What is FEMA and how does it work?

What is FEMA?

(RNN) - The Federal Emergency Management Agency (FEMA) was enacted in 1979 under an executive order signed by President Jimmy Carter and has since served to help Americans prepare, manage and recover from both natural and man-made disasters.

After disasters, people often deal with loss of income, loss of life, and loss of homes, and FEMA will be there to aid.

FEMA is arguably most commonly utilized throughout hurricane season which runs annually from June 1 through Nov. 30.

FEMA is operated through 10 regional offices and has about 2,600 full time employees nationwide. There are also another 4,000 employees who are reserved for disasters.

Although FEMA has been tapped as a governmental role in helping all Americans during disastrous times, the agency's effort has not been without criticism.

FEMA and controversy:

Most recently the agency was condemned over its response to Puerto Rico, a U.S. territory, which received catastrophic damage from Hurricane Maria.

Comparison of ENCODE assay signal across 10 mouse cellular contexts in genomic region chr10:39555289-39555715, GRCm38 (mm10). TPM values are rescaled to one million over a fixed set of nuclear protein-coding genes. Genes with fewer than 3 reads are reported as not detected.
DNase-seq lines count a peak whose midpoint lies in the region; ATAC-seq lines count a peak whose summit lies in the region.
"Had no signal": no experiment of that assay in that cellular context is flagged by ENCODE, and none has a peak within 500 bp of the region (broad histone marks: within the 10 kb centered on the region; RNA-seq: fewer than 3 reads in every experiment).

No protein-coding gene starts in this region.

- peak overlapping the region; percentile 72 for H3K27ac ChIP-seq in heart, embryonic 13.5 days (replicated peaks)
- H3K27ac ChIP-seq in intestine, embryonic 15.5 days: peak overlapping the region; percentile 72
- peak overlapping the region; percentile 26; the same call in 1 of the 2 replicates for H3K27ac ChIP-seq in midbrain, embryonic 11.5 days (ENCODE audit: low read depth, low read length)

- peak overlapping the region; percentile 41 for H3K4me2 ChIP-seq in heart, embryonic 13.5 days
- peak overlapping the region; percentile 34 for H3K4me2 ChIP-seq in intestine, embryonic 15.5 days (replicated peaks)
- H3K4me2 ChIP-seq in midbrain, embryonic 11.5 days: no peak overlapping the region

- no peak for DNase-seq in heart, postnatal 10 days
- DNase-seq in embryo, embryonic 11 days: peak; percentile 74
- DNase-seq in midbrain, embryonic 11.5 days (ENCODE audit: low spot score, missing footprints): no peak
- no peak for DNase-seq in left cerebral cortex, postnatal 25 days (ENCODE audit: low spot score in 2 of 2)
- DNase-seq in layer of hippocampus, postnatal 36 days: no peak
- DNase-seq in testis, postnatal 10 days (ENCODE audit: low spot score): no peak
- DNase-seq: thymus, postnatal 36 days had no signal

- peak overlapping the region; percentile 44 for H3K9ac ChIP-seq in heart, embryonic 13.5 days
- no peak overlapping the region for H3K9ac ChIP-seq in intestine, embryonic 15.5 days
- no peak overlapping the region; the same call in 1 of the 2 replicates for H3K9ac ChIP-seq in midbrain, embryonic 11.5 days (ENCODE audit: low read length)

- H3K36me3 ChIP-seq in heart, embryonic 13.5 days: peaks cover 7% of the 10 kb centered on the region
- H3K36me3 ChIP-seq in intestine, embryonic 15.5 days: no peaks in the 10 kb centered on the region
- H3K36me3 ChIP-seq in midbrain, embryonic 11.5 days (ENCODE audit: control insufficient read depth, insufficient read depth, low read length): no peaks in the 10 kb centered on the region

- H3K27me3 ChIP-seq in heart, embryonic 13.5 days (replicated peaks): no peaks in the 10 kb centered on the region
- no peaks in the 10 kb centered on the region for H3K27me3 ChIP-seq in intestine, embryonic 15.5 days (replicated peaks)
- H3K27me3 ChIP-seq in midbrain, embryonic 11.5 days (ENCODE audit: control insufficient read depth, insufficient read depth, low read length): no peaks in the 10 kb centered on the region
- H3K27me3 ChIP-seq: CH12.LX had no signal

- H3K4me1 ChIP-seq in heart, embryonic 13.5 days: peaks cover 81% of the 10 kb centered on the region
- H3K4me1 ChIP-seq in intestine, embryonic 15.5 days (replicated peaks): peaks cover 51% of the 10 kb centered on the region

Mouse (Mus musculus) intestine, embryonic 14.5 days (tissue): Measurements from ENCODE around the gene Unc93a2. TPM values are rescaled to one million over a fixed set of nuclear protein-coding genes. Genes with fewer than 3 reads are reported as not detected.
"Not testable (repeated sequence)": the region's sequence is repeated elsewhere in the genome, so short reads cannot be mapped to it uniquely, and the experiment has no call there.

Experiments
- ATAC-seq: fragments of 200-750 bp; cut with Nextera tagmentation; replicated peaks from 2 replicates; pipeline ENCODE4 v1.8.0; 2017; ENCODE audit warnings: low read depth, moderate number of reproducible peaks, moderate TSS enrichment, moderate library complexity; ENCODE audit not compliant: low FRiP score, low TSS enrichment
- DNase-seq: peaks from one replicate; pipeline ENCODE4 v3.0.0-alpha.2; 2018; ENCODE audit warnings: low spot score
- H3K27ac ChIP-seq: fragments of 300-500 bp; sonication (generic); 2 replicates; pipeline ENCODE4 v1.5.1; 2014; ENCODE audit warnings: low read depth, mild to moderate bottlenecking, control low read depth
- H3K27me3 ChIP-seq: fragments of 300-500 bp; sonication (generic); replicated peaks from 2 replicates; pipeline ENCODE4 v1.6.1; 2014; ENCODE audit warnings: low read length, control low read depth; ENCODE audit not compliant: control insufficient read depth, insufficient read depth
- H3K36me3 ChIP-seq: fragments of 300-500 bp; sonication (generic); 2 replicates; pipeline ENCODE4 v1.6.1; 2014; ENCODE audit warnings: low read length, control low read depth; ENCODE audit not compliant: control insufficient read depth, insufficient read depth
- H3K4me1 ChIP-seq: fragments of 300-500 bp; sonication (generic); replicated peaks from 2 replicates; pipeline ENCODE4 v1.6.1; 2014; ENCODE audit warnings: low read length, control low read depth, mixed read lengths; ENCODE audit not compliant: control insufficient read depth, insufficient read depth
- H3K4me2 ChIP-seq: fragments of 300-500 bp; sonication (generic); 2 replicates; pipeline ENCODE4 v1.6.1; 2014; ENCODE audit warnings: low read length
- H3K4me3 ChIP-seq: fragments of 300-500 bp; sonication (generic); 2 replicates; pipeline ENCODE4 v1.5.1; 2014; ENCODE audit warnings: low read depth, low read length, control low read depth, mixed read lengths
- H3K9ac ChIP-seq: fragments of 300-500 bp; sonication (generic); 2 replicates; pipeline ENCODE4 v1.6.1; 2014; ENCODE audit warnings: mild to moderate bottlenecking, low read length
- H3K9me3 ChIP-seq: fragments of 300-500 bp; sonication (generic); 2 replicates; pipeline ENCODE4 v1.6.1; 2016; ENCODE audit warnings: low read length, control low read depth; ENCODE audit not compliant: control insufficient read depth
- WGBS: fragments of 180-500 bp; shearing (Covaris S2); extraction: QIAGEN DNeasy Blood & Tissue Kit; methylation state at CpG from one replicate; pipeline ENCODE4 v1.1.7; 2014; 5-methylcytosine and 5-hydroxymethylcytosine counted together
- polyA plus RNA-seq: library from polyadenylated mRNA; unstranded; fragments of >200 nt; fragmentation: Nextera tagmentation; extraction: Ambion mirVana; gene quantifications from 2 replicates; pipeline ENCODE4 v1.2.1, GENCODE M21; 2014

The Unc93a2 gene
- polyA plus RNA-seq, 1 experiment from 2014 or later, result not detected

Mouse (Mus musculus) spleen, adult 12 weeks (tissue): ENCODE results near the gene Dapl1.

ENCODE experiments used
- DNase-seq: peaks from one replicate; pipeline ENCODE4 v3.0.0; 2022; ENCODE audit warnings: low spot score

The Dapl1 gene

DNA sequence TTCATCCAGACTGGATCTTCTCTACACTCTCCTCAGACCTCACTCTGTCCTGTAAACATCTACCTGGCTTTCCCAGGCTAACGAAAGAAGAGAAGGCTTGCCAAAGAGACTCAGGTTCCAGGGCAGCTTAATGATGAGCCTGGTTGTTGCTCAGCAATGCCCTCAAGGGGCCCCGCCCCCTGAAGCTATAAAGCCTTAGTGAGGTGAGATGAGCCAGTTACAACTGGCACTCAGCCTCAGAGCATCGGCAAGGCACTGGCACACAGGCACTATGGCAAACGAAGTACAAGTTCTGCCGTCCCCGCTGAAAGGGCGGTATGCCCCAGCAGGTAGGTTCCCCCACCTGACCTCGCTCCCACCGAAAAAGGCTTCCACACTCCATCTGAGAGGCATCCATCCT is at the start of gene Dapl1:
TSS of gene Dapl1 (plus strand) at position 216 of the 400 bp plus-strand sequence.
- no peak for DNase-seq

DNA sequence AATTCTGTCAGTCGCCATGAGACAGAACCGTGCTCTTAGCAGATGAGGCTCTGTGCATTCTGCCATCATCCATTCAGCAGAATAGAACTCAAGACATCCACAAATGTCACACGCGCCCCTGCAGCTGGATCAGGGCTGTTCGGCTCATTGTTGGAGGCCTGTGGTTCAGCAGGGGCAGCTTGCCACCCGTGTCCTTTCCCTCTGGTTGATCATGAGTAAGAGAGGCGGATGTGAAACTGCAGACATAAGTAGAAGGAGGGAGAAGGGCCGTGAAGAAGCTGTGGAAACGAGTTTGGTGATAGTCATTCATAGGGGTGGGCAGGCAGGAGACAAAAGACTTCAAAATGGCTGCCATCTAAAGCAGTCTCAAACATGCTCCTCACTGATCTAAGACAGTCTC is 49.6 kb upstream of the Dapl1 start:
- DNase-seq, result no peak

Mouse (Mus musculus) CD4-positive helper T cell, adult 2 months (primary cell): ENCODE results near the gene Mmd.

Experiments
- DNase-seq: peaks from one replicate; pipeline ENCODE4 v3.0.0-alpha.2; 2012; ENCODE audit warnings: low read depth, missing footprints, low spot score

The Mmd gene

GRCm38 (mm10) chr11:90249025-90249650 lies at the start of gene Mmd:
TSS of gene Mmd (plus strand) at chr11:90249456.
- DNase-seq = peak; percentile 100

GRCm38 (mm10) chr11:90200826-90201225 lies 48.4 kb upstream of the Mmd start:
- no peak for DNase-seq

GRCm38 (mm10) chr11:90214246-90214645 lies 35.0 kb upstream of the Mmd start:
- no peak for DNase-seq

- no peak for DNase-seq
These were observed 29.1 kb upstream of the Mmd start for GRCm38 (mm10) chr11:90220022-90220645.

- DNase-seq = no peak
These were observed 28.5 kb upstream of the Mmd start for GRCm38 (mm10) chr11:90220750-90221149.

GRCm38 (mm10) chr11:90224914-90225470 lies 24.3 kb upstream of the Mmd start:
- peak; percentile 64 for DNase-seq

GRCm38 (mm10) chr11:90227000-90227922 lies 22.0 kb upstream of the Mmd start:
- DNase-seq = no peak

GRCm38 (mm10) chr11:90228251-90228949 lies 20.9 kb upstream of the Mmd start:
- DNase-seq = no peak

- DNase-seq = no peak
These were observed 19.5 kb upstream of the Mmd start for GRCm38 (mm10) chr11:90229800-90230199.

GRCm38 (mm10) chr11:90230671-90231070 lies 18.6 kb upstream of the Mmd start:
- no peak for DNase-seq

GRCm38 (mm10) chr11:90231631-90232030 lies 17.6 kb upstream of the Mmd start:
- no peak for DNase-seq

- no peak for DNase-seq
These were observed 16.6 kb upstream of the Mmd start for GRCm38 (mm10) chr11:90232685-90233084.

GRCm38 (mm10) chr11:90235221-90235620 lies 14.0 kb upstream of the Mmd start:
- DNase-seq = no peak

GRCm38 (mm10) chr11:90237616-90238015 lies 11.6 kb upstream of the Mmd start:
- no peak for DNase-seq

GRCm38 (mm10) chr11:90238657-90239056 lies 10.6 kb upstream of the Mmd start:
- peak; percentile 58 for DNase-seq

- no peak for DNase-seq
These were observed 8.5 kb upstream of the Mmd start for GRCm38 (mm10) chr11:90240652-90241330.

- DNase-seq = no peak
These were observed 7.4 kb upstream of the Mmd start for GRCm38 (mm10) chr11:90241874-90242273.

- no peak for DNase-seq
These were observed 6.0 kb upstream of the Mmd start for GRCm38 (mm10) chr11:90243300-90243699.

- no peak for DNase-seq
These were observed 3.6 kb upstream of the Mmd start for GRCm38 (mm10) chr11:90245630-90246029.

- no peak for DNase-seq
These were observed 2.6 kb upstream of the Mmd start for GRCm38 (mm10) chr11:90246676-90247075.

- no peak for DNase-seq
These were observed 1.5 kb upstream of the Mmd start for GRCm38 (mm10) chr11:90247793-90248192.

The storm impacted the island on Sept. 20, 2017 as a Category 4 Hurricane.

Hurricane Maria is responsible for the second deadliest hurricane reported in U.S. history with an official death toll of 2,975.

Initial death reports only accounted for 64 people.

It wasn't until the conclusion of a new study in Aug. 2018 that the official death toll was revealed.

The island was devastated and without power for several months and left with a reported $100 billion in damages.

Here's how FEMA works: 

Directly after disaster strikes, FEMA also works with other government agencies that provide relief in the areas of transportation, communications, medical care, search and rescue, hazardous materials and more.

This coordination of government wide relief efforts is called the Robert T. Stafford Disaster Relief and Emergency Assistance Act which was signed into law in 1988.

Here are ways FEMA helps once basic and immediate needs are taken care of directly after a disaster.

Medical: The agency will help with medical treatment and medical expenses and costs associated with loss of life.

Property: The agency will aid in transporting, storing and/or replacing private property and it will help with rebuilding efforts and moving expenses.

Housing: The agency can assist with temporary housing arrangements, provide resources for grant money to help with uninsured homes that were destroyed and help cover damages not covered by insurance.

To apply for aid Americans should call 1-800-621-FEMA (3362). They should also live in areas that are FEMA eligible.

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